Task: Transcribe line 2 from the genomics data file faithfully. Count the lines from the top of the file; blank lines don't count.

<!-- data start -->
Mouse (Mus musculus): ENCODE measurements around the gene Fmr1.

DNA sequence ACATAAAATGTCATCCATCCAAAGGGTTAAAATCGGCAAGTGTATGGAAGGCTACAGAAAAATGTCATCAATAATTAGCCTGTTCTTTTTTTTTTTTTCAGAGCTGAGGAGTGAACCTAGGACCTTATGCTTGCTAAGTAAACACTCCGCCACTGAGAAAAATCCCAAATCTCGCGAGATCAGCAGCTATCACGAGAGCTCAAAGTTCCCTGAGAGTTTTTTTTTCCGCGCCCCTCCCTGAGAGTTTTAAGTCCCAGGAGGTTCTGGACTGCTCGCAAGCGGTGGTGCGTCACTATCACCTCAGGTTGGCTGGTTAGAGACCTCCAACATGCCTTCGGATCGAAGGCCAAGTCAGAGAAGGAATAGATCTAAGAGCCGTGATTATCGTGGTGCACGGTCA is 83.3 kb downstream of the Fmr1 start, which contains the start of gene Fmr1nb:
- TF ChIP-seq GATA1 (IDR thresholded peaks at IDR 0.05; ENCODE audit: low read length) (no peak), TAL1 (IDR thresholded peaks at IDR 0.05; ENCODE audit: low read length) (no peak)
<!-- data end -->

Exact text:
DNA sequence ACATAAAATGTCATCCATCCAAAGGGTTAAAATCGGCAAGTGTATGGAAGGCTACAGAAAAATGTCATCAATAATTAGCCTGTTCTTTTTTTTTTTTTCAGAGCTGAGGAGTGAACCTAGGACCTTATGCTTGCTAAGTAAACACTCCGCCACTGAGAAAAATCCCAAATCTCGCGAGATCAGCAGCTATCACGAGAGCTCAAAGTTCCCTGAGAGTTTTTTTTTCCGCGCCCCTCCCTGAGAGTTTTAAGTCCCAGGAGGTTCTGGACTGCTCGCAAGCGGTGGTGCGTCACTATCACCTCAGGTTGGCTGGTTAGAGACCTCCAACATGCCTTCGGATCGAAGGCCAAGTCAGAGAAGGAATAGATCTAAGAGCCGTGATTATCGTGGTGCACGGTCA is 83.3 kb downstream of the Fmr1 start, which contains the start of gene Fmr1nb: